Throughout his entire life, Tom had a passion for teaching and mentoring. Even as he managed a team of 50 at Fidelity Investments, he would always ask any intern to set up a regular 1:1 meeting with him. Tom set the standard at work that our interns were present to learn from us (rather than work for us), and he expected them to be integrated into all aspects of how we did our jobs. He was generous with his time and never said “no” if someone asked to meet with him. His international reputation brought excellent candidates to our team. But Tom was truly a servant leader. He saw his job as one that was meant to both serve and lead—and he demonstrated this by his actions. Our team believed that we all had contributions to offer, and we never really saw each other in any traditional hierarchical way. At Tom’s staff meeting, interns were given the same time and respect as anyone else on the team. Tom’s progressive thinking in terms of how to integrate interns into our actual work gave interns a truly valuable experience in their time at Fidelity and gave Fidelity and many other companies some of the most gifted, creative UX researchers in our industry today.

It is safe to assume that most major ecommerce/technology companies have at least one or more UX researchers/designers who either worked and/or learned from Tom Tullis. The impact he had on individuals and the companies for which they now work is impossible for us to measure (though, if Tom were still with us, he would be the first to find a way to statistically measure this). He left our industry forever changed and improved in only positive ways. One of the most seminal books in our industry, which he co-authored with William (Bill) Albert, is Measuring the User Experience (2013); this book has shaped how all UX researchers quantitively measure the usability of user experience designs. He also co-authored another influential book—Beyond the Usability Lab—with Bill Albert and Donna Tedesco (2010) that focused on how to conduct user research in ways that were beyond the usability labs. These books, along with his many publications and presentations, are part of the bedrock of the UX industry. Everyone who had the privilege to know Tom, walked away a better UX researcher/designer as a result.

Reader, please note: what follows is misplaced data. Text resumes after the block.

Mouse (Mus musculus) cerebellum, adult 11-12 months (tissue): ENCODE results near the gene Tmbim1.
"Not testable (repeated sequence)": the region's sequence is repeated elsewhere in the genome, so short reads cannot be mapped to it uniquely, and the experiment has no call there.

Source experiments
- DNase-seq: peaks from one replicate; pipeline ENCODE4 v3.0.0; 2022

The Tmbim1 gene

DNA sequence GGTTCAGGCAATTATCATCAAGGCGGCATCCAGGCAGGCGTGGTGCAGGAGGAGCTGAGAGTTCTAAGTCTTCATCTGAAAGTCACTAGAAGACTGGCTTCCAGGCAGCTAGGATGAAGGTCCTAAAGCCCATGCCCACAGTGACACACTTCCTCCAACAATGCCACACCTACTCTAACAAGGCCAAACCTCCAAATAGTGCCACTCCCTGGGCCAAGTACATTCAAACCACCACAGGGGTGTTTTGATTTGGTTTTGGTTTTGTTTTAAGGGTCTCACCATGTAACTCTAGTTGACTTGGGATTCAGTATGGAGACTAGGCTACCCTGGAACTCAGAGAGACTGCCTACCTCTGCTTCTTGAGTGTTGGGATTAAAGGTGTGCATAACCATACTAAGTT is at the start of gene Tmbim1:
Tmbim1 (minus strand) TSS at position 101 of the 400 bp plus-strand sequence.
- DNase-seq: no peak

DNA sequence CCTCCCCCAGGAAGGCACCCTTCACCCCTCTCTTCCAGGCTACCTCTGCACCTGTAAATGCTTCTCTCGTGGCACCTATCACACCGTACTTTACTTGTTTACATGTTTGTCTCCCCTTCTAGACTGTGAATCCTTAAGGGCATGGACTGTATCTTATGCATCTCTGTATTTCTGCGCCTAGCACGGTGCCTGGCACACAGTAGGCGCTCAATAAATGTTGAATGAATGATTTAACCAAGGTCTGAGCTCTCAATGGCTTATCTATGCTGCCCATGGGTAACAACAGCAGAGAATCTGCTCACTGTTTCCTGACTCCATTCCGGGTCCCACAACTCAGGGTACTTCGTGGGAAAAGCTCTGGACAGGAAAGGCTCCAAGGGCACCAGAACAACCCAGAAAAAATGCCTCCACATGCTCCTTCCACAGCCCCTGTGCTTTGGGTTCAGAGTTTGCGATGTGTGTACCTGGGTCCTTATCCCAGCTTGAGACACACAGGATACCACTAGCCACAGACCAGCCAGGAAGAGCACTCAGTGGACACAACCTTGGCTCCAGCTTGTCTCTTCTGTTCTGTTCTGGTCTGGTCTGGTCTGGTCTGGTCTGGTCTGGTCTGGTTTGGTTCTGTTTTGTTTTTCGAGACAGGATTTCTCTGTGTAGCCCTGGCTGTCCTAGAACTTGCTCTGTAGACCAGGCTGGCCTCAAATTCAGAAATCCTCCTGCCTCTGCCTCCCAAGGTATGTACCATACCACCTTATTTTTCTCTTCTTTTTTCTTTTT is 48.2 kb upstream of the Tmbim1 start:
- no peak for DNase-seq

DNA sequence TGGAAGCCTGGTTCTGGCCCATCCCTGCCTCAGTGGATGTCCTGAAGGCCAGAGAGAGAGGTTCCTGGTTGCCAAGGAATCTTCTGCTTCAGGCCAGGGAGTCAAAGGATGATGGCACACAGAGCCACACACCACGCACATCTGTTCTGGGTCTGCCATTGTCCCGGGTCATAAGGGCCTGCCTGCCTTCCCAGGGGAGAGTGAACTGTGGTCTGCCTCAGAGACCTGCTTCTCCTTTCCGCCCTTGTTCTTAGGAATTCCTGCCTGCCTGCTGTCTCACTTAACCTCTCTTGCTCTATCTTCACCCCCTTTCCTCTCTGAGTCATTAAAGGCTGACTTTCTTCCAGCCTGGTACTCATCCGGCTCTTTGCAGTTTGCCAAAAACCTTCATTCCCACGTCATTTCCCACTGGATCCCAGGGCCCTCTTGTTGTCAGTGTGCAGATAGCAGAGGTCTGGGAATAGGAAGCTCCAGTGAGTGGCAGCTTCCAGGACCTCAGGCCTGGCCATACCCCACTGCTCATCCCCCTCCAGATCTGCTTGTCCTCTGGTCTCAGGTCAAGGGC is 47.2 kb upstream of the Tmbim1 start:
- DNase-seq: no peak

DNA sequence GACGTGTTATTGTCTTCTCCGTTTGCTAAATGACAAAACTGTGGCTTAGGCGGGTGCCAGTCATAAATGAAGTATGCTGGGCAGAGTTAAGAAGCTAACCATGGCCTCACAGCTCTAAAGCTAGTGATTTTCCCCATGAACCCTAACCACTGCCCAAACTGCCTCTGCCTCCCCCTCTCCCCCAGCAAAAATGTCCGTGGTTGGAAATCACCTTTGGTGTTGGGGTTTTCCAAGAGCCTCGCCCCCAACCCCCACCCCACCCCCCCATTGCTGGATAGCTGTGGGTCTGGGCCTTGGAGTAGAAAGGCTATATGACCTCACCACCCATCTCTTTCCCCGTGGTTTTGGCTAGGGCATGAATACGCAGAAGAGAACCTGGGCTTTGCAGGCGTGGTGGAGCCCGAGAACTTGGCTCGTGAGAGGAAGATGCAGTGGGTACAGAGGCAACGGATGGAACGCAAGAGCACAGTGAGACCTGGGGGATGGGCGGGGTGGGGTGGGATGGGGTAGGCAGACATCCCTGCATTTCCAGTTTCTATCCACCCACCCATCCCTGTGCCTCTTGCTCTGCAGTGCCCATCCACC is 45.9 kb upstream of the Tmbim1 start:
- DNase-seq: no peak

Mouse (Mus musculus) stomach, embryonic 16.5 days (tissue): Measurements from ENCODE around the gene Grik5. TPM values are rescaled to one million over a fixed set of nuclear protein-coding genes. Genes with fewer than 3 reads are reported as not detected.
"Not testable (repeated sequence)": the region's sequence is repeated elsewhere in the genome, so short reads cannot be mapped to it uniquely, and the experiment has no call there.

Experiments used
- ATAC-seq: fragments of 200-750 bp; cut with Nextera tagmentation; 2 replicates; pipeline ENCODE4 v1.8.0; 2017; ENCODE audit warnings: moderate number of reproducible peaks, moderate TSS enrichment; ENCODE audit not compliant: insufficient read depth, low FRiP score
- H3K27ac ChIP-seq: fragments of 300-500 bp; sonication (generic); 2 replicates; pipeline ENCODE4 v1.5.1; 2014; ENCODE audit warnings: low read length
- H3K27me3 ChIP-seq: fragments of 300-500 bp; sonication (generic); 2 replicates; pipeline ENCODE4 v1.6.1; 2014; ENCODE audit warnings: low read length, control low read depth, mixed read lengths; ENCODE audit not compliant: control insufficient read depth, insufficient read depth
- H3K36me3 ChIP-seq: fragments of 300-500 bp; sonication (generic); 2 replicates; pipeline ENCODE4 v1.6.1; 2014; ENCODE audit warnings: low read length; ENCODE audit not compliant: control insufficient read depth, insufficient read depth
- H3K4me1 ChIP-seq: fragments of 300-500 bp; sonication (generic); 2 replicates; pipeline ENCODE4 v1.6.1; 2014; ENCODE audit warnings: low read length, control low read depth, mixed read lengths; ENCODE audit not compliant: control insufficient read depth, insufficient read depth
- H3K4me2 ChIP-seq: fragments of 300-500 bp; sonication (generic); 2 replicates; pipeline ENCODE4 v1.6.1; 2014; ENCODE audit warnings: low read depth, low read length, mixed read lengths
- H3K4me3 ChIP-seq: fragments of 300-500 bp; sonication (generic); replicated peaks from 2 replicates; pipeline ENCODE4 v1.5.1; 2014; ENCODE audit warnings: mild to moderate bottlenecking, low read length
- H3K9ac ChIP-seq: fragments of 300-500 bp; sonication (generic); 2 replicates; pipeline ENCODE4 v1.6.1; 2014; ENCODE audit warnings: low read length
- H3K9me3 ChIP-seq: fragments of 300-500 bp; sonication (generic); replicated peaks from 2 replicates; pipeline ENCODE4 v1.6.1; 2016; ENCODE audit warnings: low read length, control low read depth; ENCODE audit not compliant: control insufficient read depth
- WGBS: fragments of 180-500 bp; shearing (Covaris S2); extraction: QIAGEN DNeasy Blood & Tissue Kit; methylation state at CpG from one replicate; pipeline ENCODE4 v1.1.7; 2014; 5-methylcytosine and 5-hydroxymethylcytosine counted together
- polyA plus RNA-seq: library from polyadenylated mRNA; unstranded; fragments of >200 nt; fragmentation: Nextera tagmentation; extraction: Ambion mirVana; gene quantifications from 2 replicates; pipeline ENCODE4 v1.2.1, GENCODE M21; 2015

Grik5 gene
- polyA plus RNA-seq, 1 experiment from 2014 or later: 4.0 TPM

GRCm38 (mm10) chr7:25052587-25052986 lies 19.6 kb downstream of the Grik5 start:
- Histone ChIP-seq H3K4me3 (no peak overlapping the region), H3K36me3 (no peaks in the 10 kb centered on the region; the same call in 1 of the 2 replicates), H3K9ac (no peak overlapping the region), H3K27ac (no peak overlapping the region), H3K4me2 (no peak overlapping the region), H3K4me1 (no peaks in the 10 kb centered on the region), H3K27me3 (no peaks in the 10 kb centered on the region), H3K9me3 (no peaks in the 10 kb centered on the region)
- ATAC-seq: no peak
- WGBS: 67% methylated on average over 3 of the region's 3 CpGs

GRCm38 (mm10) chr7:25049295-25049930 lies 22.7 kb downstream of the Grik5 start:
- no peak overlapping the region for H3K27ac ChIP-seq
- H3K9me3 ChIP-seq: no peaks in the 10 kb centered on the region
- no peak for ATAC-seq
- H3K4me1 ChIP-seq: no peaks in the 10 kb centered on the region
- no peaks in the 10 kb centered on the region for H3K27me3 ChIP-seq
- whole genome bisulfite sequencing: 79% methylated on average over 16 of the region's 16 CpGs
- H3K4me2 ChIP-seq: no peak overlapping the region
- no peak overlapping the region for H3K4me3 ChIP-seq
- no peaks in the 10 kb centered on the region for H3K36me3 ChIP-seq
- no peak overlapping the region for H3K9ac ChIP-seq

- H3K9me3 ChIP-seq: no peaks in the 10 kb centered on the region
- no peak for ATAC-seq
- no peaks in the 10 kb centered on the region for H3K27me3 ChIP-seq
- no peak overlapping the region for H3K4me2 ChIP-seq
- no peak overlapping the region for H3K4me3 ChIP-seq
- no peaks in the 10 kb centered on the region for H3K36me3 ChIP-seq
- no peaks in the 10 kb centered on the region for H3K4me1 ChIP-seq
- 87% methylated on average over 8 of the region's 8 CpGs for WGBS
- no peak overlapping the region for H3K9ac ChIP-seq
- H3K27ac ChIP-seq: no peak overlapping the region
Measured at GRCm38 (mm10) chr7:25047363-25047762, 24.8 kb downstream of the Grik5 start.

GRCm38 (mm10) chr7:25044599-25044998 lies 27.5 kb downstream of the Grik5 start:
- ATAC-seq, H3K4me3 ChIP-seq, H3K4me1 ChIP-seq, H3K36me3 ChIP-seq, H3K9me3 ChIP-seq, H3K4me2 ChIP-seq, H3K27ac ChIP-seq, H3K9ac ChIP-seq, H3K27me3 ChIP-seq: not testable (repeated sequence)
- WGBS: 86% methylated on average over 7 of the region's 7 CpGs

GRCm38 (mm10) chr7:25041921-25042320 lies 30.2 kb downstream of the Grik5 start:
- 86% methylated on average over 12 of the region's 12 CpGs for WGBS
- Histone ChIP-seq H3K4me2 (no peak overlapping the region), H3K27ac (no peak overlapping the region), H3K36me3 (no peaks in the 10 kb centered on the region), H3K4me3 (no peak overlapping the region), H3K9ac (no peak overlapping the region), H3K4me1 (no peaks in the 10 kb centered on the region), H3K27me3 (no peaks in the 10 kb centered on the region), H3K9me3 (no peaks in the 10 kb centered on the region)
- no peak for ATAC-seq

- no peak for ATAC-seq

To learn more about (and from) Tom and his professional legacy, please explore these resources:

Side Note

As you think about Tom and his contributions to this world, I encourage you all to think about this: “How did Canada get its name?” (note: Tom absolutely loved and respected Canada). If you don’t know the punchline, ask just about anyone who knew him. I like to think that each time this exchange happens, Tom is laughing loudly (and proudly) from some incredibly good place in the geeky space-time continuum. After all, Tom also contributed to some design aspects of NASA’s International Space Station.


I would like to thank Tom’s family, friends, and colleagues who provided the essence of this article. Many thanks to the editors of this journal for their assistance and for allowing us the chance to provide this memorial of a truly “gentle” man who we will forever miss both personally and professionally.


Albert, W., Tullis, T., & Tedesco, D. (2010). Beyond the usability lab: Conducting large-scale online user experience studies (1st ed.). Morgan Kaufmann Publishers Inc.
ISBN-10: 0123748925, ISBN-13: 978-0123748928.

Chadwick-Dias, A., Tedesco, D., & Tullis, T. (2004). Older adults and web usability: Is web experience the same as web expertise? In CHI 2004 Conference on Human Factors in Computing Systems, Vienna, Austria.

Tullis, T., & Albert, W. (2013). Measuring the user experience: Collecting, analyzing, and presenting usability metrics (2nd ed.). Morgan Kaufmann Publishers Inc.
ISBN-10: 0124157815, ISBN-13: 978-0124157811.

Tullis, T., Baker, A., & LeDoux, L. (2016). What’s the most effective way to present two-state toggle buttons? [Poster Session]. User Experience Professionals Association 2016 Conference, Seattle, Washington, USA.

Tullis, T., Tedesco, D. P., & McCaffrey, K. E. (2011). Can users remember their pictorial passwords six years later? (pp. 1789–1794) In Proceedings of ACM CHI 2011 Conference on Human Factors in Computing Systems, Vancouver, BC, Canada.